The two questions educators should be asking this week

June 1, 2020
A teacher's checklist for a class discussion on protests about racial violence.

Teachers logging into their virtual classrooms this week have a choice: Address the protests happening across the country, or try to move along with year end lessons.

Sigal Ben-Porath, a Penn GSE expert in civic education and a former high school teacher who worked in conflict areas, asks teachers not to pretend protests about institutional racism and police brutality don’t exist.

Students, especially older students, will remember this moment and how they felt. Ben-Porath says the most educative action teachers could take would be to have the hard conversation about what is happening in the United States right now.

This is true for students of any age, and especially true for students who are living in the communities at the center of protests.

Ben-Porath suggests teachers start with a check-in, and then ask two questions.

The check-in

Since students are logging in virtually, teachers can begin the conversation with basic questions:

What are you seeing around you? What does your block look like? If the students are older, a teacher can ask if any of them joined in a demonstration, and if so, what they saw. 

Ask students what they have heard about the protests, and where they heard it from. If there are obvious factual errors, teachers should correct them, but this is about laying a foundation for the conversation. Let students talk with emotion. Let them talk about their pain, their anger, and their fears.

Some students may not be comfortable sharing emotions or talking about their participation in protests in a class-wide video conference. Teachers can reach out or have open office hours where students can share their thoughts and experiences in a smaller setting. If students aren’t logging in, and we know many schools saw drops in attendance for virtual sessions, this is a good time for teachers to try and engage again.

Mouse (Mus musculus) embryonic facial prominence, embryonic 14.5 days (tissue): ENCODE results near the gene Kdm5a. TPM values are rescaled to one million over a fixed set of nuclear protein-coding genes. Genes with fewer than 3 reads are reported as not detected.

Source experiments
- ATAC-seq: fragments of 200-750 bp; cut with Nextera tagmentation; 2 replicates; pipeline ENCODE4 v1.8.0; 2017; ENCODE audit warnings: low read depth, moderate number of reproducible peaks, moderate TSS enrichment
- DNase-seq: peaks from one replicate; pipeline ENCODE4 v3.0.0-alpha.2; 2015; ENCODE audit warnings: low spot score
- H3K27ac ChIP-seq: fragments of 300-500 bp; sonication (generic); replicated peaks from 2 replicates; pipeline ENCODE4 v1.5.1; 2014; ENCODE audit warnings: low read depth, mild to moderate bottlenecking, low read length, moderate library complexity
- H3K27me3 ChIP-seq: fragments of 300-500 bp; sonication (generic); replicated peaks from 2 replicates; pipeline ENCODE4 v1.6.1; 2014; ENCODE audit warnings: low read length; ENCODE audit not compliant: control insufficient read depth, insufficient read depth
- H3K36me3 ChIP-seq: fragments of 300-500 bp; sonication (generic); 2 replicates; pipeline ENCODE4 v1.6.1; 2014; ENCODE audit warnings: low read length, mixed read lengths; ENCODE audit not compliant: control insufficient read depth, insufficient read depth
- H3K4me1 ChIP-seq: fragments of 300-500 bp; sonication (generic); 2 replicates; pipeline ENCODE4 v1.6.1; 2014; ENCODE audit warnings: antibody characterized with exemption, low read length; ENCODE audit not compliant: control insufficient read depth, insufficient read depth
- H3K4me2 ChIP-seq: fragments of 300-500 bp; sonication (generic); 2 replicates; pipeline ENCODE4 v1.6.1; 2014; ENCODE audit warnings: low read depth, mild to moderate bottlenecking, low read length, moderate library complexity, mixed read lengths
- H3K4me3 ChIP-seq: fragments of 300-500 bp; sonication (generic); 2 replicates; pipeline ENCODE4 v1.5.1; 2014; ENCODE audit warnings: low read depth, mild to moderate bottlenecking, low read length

Question 1: What needs to change?

This is the basic question of political action and civic engagement, and it’s the basic question of protest.

Even in elementary school, students have an understanding of our shared community. They have a sense of their neighborhood and neighborhood institutions. What within this shared or common environment needs to be better?

Through this lens, teachers can talk about the protests and the anger behind them as an attempt to affect change. This is a way for students think about ideas of justice, about what they value, and about what they see in the world, how they feel about what they see, and what they would like to see.

Question 2: How can we create this change?

The world can look bleak right now. People are rightfully angry about the deaths of George Floyd, Breonna Taylor, Ahmaud Arbery, and Tony McDade—and that is merely the names of those killed in the last few weeks. At the root of the protests is America’s centuries-long history of institutional racism.

To create conditions for civic action, you need a shared goal, and you need a sense of hope.

So how do we—as individuals, as members of a family, as a class, as civic actors—create the changes we are looking to see?

Public disruptions are one way to create change. They played a key role in the Civil Rights movement, the women’s suffrage movement, and the push to change the country’s policy on AIDS in the 1980s, among others. In Philadelphia, a teenage protest in 1967 was the start of a movement that eventually resulted in African American history becoming required curriculum in the city’s public schools.

It’s crucial that teachers are honest: Some protests have advanced social justice, but the progress has not been consistent, or without setbacks.

As students think about how they can create the change they want to see, emphasize that protests are only one tool of civic engagement.

 Artistic expression, graffiti, dance, public education, petition drives, and voting all have their places too. Above all, every significant and lasting advance happened because people from different groups were able to form coalitions, negotiate, and work together.

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